01 April 2006
Thoughts on Ladronia
John Laughland has an interesting article in The Spectator on the often forgotten but quite fascinating country that is Ladronia. It must be 25 years since I last visited this jewel of the Balkans, and Laughland's article has brought back many happy memories.
The Ladronians - or the Ladrones as they should more properly be called - are a curious mixture of South Slav and Mexican. This is a fact that is often overlooked in any study of this quite remarkable country. Mexico's involvement with Ladronia dates back to the Spanish Civil War when Mexico used the good offices of Ladronia to funnel military supplies to the Spanish government. Many Mexican who were involved in those shipments chose to remain in Ladronia and married into the local population.
This has led to a very interesting adoption of many old Mexican customs and Spanish words into everyday life of Ladronia. For instance, when one asks a Ladronian official to give an estimate of the time needed to produce a document from the voluminous archives, the reply is invariably the Spanish word for tomorrow - mañana - but meant in the Mexican sense of not-today and-I-don't-know-or-care-when. This comment is invariably accompanied by a raising of one hand to the level of the head and then bringing it down, at the same time flexing the hand in a forward gesture. This is the Mexican-Ladronian way of telling the person that he, the official, wishes you to go and do something obscene with and to your mother while he gets back to doing nothing.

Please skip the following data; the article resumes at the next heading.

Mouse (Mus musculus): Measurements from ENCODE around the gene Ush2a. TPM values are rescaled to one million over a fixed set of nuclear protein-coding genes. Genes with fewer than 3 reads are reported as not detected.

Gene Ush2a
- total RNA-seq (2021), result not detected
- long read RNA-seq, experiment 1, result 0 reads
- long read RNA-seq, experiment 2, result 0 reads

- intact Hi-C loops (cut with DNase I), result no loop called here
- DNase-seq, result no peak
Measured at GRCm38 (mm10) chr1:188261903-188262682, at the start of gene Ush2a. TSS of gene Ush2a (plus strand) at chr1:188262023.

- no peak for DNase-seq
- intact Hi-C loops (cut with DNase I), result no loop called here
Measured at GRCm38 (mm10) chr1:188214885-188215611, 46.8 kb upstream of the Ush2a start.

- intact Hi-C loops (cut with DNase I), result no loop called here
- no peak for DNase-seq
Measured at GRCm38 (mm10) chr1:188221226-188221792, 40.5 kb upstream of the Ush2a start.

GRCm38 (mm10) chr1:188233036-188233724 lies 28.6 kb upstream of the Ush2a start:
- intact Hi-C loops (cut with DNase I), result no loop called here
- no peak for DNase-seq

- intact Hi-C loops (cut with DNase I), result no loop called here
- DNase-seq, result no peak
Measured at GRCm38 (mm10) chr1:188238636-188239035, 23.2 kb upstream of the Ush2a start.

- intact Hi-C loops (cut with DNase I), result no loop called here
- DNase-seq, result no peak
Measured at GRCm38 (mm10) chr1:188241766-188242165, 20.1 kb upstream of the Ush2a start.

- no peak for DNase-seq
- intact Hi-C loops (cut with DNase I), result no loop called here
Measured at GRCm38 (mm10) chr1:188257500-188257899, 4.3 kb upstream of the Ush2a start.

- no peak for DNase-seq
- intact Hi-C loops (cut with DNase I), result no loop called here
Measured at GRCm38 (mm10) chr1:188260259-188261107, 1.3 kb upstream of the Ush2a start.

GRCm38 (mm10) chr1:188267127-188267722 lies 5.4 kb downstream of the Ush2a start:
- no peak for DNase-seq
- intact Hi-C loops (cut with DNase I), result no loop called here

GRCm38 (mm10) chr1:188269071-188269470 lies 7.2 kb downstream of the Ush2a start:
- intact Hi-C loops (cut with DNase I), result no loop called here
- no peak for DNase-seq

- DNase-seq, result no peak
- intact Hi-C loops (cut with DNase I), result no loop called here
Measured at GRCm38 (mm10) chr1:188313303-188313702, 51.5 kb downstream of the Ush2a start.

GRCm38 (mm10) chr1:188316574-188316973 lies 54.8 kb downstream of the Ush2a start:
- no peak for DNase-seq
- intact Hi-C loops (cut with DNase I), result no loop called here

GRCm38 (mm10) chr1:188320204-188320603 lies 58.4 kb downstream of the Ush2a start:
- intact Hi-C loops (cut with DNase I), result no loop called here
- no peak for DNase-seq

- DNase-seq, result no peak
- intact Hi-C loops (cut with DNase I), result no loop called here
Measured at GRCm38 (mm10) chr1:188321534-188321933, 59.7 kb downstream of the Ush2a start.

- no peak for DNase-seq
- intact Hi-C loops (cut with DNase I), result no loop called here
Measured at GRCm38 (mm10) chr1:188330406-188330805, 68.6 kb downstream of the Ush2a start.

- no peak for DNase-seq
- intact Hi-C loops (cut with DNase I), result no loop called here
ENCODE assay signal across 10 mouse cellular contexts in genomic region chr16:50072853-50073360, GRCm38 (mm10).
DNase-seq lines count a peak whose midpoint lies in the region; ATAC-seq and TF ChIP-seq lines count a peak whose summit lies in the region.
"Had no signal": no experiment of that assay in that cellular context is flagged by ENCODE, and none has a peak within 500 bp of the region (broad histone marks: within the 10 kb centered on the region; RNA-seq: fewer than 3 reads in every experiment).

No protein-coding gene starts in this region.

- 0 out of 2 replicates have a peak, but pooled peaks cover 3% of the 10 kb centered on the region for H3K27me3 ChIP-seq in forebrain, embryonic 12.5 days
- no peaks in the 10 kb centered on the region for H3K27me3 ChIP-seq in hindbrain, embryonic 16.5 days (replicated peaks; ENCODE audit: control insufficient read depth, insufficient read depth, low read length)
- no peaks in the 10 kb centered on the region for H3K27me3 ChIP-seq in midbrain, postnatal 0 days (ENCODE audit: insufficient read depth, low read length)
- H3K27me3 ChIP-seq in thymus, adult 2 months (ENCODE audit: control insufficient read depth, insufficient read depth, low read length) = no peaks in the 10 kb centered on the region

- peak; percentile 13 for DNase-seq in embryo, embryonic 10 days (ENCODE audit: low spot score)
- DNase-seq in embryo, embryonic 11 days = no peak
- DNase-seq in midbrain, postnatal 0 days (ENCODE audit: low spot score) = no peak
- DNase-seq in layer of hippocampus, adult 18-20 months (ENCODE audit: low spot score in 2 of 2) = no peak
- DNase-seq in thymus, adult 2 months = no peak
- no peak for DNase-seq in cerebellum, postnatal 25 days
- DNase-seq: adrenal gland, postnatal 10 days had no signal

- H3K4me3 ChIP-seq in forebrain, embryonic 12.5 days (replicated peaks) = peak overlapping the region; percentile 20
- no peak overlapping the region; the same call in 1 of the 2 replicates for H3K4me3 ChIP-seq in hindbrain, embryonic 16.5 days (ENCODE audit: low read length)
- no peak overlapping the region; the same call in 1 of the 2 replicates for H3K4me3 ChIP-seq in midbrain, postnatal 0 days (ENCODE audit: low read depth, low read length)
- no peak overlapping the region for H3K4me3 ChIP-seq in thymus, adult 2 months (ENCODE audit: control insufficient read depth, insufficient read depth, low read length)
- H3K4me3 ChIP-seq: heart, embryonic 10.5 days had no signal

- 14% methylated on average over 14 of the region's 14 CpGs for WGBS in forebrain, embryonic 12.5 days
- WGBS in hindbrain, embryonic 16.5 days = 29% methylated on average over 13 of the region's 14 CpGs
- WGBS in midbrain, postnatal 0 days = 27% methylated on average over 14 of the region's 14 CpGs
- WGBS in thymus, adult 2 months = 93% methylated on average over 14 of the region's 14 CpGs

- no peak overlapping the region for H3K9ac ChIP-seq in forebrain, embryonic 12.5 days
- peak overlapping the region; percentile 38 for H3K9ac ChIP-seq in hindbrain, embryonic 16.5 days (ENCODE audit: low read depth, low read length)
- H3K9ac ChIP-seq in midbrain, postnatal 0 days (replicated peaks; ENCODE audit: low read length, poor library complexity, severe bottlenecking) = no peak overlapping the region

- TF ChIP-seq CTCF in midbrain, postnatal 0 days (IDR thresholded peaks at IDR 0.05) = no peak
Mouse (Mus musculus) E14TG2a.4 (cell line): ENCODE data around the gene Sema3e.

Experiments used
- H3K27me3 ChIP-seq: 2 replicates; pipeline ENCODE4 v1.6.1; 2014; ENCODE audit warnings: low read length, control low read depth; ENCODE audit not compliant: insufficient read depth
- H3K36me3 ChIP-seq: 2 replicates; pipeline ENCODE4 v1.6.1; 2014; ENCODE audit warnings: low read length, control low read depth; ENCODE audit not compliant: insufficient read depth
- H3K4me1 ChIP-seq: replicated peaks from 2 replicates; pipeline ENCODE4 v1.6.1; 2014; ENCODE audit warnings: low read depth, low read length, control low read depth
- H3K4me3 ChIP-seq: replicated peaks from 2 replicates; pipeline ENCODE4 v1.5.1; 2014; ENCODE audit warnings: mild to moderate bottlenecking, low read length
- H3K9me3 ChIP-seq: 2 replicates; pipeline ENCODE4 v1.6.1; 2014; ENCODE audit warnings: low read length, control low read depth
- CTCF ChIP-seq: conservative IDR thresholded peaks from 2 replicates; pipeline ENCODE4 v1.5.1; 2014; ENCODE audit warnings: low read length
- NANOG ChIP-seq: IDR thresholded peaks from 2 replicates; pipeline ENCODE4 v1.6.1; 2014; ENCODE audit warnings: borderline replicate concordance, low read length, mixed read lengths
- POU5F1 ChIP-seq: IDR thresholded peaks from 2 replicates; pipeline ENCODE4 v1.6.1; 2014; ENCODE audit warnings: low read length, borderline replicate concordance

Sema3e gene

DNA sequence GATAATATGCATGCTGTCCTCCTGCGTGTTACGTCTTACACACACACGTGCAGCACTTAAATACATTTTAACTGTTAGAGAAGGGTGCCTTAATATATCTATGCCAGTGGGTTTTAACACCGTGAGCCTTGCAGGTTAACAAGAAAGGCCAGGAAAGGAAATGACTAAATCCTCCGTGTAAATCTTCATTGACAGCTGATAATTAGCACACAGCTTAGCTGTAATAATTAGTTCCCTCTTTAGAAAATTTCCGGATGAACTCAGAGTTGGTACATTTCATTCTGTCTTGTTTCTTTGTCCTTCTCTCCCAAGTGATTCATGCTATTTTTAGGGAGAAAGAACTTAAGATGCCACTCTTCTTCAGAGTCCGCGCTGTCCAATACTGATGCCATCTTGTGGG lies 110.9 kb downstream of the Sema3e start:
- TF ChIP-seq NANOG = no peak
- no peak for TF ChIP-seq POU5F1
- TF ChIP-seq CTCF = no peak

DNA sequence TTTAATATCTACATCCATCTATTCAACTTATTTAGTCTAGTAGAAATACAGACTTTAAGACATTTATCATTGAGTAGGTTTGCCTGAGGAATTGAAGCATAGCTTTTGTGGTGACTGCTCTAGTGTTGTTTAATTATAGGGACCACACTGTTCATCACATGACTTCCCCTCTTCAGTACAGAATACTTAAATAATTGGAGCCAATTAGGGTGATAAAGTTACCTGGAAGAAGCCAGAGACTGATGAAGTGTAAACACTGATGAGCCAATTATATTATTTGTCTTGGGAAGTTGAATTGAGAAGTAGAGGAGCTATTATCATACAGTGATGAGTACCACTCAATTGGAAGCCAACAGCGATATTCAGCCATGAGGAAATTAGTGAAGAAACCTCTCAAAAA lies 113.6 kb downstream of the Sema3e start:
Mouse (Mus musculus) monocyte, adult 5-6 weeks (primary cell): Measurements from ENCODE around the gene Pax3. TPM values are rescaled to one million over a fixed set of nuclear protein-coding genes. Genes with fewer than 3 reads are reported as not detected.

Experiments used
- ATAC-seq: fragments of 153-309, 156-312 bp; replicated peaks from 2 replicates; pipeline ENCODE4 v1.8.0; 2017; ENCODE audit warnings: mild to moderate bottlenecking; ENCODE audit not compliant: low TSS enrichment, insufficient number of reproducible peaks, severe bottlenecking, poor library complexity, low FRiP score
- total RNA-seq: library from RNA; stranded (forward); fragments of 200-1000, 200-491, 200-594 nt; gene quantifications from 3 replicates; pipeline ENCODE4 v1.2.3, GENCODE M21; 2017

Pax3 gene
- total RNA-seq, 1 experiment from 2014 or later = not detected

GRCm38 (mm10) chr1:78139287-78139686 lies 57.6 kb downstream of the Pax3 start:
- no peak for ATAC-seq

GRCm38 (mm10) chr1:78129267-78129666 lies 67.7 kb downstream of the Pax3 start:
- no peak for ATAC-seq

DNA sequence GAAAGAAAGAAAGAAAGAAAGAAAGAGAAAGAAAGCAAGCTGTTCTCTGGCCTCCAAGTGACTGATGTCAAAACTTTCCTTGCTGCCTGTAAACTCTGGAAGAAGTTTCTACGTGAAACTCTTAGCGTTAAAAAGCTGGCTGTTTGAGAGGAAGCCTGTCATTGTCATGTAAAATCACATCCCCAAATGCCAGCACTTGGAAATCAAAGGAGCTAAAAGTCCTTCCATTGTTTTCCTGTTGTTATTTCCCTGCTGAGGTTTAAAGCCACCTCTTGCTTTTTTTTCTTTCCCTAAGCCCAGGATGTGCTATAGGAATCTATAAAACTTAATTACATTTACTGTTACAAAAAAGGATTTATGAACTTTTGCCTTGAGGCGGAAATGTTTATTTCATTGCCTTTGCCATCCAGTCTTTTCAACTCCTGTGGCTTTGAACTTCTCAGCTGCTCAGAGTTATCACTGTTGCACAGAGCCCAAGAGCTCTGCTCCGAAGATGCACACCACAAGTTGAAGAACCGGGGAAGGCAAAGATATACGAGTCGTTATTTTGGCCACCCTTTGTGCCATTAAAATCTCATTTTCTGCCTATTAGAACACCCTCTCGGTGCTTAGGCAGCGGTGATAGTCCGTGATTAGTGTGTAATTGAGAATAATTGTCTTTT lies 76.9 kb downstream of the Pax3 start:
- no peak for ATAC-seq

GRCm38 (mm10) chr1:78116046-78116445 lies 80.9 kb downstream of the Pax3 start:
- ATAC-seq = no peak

During the summer months, the male ladron will sit outside with his friends playing dominos all afternoon. His curious habit of lifting his shirt, exposing his large stomach - the famous gran goot in Ladron - and then stroking it lovingly, is a another good example of an imported Mexican cultural norm. It signifies that the man is at ease with his life and has no intention of doing anything with it.
All in all a fascinating country to visit.
Cheers: Neil Clark